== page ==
The sad story of Nureyev's young friend, who was left behind when Nureyev defected and who eventually became an alcoholic and drowned under "mysterious circumstances," may be only a small piece in the puzzle of Nureyev's life, but it is another example of Kavanagh's resourcefulness and ability to bring details to life. Kremke's film of Bruhn dancing Balanchine's Theme and Variations blew Nureyev's mind. It led him to his two obsessions, which could be realized only if he left Russia: to study with Bruhn and to dance for Balanchine. Balanchine all but eluded him (in the late '70s, when he was old and tired, he made an insignificant piece for Nureyev), but Nureyev did track down Bruhn in Denmark shortly after leaving Russia, studied with him, became his lover--Bruhn is generally described as "the love of his life"--replaced him in most of his roles on the international dance circuit and generally made him miserable (they broke up many times over the years, and definitively in 1968). Kavanagh tracks the implosion of their relationship closely, quoting at length from Bruhn's tortured letters. (Kavanagh is the first researcher to see these letters, which are in the hands of the Rudolf Nureyev Dance Foundation.) It is a depressing microcosm of the destructive effects of competition and stardom on intimacy and even friendship. But Nureyev's dancing, if not his choreography, was the better for having known Bruhn.
There is much, much more to this story: Nureyev's legendary partnership with Margot Fonteyn, which brought her back from the brink of retirement for some of her most memorable, expansive performances and imbued his own dancing with a new, much-needed refinement. His forays into modern dance, never very successful because he could not stop touring long enough to get the style completely into his body. (Baryshnikov described his filmed version of Roland Petit's Le Jeune homme et la mort as "high camp beauty parlor"; you can see an excerpt on YouTube and judge for yourself.) His frightening, almost feral behavior in and out of the theater, complete with vile insults and physical brutality: he punched, kicked, spat, broke glasses at parties and even dragged a dancer by her necklace.
Worse yet, he was cruel to Fonteyn, who was by then a hallowed figure--but she didn't seem to mind. Then there was his fraught tenure as director of the Paris Opera Ballet, where he made few friends but transformed the company by bringing in new ballet masters, rapidly promoting promising young dancers (like Sylvie Guillem) and inviting challenging choreographers (such as William Forsythe and Karole Armitage). Kavanagh depicts him as an inspiring teacher: "the messiah of pure classicism, and a molder and maker of stars." As a mentor to young dancers, she argues, he far surpassed Baryshnikov. Then, after Nureyev was pushed out of the Paris Opera and could no longer dance, there was his short career as a conductor (mediocre, it seems). He died young but stayed on the stage for far too long.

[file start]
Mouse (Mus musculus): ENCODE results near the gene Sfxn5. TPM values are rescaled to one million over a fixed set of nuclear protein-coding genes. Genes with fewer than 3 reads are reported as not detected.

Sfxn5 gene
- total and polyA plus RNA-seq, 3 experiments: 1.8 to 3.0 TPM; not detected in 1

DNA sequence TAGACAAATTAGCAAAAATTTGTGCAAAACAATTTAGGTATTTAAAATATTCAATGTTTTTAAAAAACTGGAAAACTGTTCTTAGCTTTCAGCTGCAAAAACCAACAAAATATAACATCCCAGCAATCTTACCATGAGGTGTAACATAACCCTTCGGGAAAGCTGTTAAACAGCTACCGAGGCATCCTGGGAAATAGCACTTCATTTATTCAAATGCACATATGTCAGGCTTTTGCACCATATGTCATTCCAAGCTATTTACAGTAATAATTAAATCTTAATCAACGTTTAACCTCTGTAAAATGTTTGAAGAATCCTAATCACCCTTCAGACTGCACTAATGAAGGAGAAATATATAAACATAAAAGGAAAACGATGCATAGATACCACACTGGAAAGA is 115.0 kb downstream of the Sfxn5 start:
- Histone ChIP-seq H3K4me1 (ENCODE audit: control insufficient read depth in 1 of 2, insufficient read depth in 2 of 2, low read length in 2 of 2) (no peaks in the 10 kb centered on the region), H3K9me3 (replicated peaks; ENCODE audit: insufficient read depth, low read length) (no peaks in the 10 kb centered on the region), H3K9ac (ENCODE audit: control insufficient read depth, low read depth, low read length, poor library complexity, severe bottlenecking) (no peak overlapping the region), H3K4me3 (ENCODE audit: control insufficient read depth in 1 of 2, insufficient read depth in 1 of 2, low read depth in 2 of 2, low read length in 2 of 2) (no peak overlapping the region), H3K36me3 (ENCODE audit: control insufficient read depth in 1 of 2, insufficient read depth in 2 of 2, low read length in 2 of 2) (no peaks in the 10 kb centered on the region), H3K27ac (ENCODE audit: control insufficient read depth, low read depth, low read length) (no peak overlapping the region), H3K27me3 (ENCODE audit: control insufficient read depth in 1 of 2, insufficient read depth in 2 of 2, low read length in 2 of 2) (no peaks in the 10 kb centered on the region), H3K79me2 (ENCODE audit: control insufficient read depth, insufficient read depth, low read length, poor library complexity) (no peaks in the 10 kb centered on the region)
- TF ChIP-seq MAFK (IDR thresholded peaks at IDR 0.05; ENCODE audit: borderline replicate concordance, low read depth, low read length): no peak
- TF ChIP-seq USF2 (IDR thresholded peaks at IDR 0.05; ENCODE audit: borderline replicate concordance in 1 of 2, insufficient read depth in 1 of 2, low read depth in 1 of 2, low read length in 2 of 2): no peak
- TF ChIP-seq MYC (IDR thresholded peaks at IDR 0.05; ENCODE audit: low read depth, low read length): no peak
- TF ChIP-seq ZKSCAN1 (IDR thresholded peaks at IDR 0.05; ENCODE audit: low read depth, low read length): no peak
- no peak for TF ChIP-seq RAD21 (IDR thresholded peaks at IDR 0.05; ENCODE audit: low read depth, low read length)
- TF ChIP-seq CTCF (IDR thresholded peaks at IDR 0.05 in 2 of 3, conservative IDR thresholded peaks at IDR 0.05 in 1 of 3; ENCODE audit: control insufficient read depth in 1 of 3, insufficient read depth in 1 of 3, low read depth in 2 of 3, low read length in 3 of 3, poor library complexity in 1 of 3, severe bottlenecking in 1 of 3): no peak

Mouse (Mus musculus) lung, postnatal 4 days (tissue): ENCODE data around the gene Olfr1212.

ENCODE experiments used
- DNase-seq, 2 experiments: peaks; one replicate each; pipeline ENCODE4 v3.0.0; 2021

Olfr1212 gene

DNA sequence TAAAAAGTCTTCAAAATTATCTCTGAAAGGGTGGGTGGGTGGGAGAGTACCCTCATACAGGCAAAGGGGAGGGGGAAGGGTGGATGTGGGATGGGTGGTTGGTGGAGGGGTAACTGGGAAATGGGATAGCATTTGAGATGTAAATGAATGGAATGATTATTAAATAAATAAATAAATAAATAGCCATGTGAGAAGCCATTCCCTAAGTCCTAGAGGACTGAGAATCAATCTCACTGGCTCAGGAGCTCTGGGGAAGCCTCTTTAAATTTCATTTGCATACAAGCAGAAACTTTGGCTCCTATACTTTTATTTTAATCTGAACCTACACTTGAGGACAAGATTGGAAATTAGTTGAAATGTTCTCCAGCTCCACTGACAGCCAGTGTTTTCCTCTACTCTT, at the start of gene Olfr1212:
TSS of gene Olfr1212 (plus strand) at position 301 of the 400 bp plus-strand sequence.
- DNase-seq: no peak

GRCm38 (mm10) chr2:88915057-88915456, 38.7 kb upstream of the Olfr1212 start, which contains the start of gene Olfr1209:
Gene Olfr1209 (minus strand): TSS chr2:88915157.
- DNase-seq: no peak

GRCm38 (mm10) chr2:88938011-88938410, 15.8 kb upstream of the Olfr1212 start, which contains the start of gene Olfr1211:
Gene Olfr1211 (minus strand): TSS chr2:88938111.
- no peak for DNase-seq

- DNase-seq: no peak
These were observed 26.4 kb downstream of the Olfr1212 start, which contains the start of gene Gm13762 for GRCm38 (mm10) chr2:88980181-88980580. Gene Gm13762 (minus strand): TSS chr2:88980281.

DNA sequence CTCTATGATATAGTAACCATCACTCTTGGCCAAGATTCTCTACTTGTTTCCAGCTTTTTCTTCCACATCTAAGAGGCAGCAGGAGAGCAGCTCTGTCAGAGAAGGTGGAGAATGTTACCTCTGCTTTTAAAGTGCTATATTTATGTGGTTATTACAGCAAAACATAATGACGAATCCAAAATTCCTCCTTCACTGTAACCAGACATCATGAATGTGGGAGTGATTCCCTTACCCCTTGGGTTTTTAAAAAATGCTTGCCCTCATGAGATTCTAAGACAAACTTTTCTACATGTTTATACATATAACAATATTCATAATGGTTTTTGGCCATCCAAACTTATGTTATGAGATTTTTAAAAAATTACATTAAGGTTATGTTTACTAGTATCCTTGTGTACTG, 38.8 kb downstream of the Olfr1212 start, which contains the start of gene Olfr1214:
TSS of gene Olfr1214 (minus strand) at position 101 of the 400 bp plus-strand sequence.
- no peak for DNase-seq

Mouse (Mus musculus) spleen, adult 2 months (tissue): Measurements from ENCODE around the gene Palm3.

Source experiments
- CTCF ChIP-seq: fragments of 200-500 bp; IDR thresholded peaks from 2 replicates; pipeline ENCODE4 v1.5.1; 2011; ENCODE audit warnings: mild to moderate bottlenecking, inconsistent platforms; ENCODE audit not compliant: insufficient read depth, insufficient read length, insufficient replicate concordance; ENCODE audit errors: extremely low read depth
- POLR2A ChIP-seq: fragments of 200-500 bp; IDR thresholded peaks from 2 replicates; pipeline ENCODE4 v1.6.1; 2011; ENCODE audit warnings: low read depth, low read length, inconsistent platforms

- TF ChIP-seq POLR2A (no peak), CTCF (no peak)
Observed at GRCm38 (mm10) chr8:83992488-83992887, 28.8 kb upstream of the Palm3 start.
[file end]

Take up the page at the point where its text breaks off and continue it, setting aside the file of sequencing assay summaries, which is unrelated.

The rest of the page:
His abilities waned in the latter half of the '70s and dropped to further lows in the '80s, as his body was ravaged by the infirmities connected to HIV; he became infected in the early '80s, when little or nothing was known about the disease. But he kept on dancing, in increasingly remote locations where news of his decline had not yet arrived. By the time of his farewell tour in 1991, friends had been desperate for him to retire for years, and the reviews had become brutal. When the choreographer Flemming Flindt shared an elevator with him in Copenhagen in the late '80s, he blurted out, "I saw you in Swan Lake last night. It was awful.... You can't do it anymore. You're way too old"--and then, perversely, went on to make a ballet for him. Kavanagh describes his "hunched shoulders" and "stiff, flapping arms" during his long-awaited homecoming performance at the Kirov, in 1989. The somewhat romanticized documentary Nureyev: Dancing Through Darkness includes footage from the Kirov, and it is hard to watch. Mostly, he looks terribly tired, as if each arabesque was bringing him one step closer to the grave. Nureyev was under no illusions, joking about his stiff, flattened-out back in his "arabesque canapé," but he simply could not stop dancing, fearing that the minute the lights went off he would simply cease to exist. When asked by a colleague why he still pushed himself so, he answered simply, "If I stopped dancing for a minute, I'd die."
The last phase of Nureyev's life--the death-in-life of not dancing, of advanced AIDS--could be titled "The Long Farewell," and it is one of the most moving passages in Kavanagh's book. It begins in October 1992 with the performance of his final ballet for the Paris Opera, a "brilliantly paced," lavish and triumphant production of La Bayadère (it is available on DVD). And it ends three months later, on January 6 of the following year, once again in Paris, surrounded by his devoted, self-anointed, mostly female caretakers, as friends visit his bedside one by one, taking their leave of the grand pasha. His Quai Voltaire apartment--filled with antiques, kilim rugs and his collection of academic male nudes--had become an opulent hovel, piled with dead flowers, dirty glasses, puddles of dog pee. The windows--with their magnificent view of the Seine--were caked in grime, which he refused to have cleaned, arguing, "Who needs clean windows to die?" His despair at being laid so low, and his refusal to complain about his condition, lent him a tragic grandeur that the many years of poor performances in second-rate houses had gradually scraped away. The book ends with the image of ballerinas throwing toeshoes into his grave in the Russian cemetery of Sainte-Geneviève-des-Bois, outside Paris. One can't help but think that Nureyev, like his Albrecht in Giselle, would have relished the scene.